Glenn Kessler, the Washington Post’s long-time fact checker, usually tries to be fair, but he really fell down on the job in a piece evaluating Kevin McCarthy’s claim that Biden’s policies cost families $7,400 a year. As the headline tells readers, Kessler concluded that it “depends on your math.” Nope, it depends on being honest.
As Kessler explained, the number came from E.J. Antoni, a research fellow in regional economics with the Heritage Foundation’s Center for Data Analysis. There are two parts to Antoni’s calculation.
The first part looks at average weekly earnings. Antoni said that average real weekly earnings were 5.1 percent lower in the most recent month than when President Biden took office in January of 2021. This loss came to $2,802.77, over the course of a year. Antoni doubles this figure, assuming two workers per household, which gives him a loss of $5,605.53 due to lower pay.
As Kessler sort of points out, this figure is distorted by composition effects. Millions of lower paid workers lost their jobs in 2020, which raised the average wage of those still working. We can see that story clearly if we look at the longer picture.
As shown below, average real earnings soared in April of 2020, as millions of workers in hotels, restaurants, and other low-paying industries lost their jobs.
Source: Bureau of Labor Statistics and author’s calculations.
Pay fell as workers in lower paying industries got their jobs back. This decline did not reflect a fall in the real wages of individual workers, but rather a change in the mix of workers. In fact, the pay of low-wage workers rose rapidly in this period.
Anyhow, if we don’t cherry pick our starting points, we can see that the real (inflation-adjusted) weekly wage was almost exactly the same in March of 2023 as it was in February of 2020, just before the pandemic hit. But the average weekly wage is only part of the earnings story.
The unemployment rate in January of 2021 was 6.3 percent; it was 3.5 percent last month. This meant that many more people were working. The employment rate, the flip side of the unemployment rate, went from 57.5 percent of the adult population, when President Biden took office, to 60.4 percent in March.
This means that workers were 5.0 percent more likely to be employed in March of this year than in January of 2021. According to advanced economic theory, people who work earn more money than people who don’t. If we’re doing a serious comparison of people’s earnings, we have to consider the likelihood that they have a job. Speaker McCarthy’s numbers did not.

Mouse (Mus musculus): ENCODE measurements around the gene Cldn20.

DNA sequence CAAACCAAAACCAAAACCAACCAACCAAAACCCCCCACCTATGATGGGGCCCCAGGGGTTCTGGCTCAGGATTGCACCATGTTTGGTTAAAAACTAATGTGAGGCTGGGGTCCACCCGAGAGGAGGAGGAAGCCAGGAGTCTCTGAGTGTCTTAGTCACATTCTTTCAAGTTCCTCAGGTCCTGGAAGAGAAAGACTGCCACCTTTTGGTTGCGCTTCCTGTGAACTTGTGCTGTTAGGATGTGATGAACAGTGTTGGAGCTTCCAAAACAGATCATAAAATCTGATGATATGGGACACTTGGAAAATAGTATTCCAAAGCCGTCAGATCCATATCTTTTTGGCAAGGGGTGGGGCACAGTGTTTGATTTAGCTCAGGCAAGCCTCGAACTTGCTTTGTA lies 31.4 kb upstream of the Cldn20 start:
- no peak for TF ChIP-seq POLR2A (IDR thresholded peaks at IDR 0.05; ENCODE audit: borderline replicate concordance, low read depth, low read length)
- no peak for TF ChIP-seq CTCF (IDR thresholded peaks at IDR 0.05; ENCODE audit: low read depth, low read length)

If McCarthy’s numbers on earnings are a bit screwy, the other part of his calculation is even worse. Kessler tells readers:
“Higher borrowing costs add another $1,500 to the figure, for a total of about $7,100. His calculation is based on higher mortgage rates on the median sales price of an existing home that have resulted as the Federal Reserve has jacked up interest rates in an effort to tame inflation.”
As Kessler points out, most people do not buy a home every month, so adding this $1,500 figure into the mix is rather dubious. But the actual story is even worse. While it has largely escaped the attention of business reporters, tens of millions of people refinanced their homes in the years from 2020 to 2022, before rates started to rise.
According to the Federal Reserve Board, nearly one-fourth of all homeowners (roughly 17 million households) refinanced their mortgages in 2021. A study using data from the prior year found average savings of $279 a month ($3,348 a year) for homeowners who refinanced their mortgage.
In other words, if we want to make serious comparisons of economic well-being, and factor in mortgage interest costs, this would be a big positive in the Biden years. Nearly 20 million homeowners (many refinanced in the first months of 2022) refinanced their mortgages, saving themselves thousands of dollars in interest payments.
In short, there is literally nothing to Speaker McCarthy’s story of families taking a big hit to their income under Biden. Real wages are back to their pre-pandemic level and people are far more likely to be employed than when he took office. And, tens of millions of households are saving thousands of dollars a year on mortgage interest payments.
McCarthy’s claim is pants on fire stuff; it doesn’t depend on the math.
 In fact, it was 0.2 percent lower in March of 2023, but the data do fluctuate. If Speaker McCarthy wants to make a big deal out of this 0.2 percent drop, it is probably worth mentioning that the March 2023 wage was 0.5 percent higher than the January 2020 wage, or that the January 2023 wage was 0.3 percent higher than the February 2020 wage.
This first appeared on Dean Baker’s Beat the Press blog.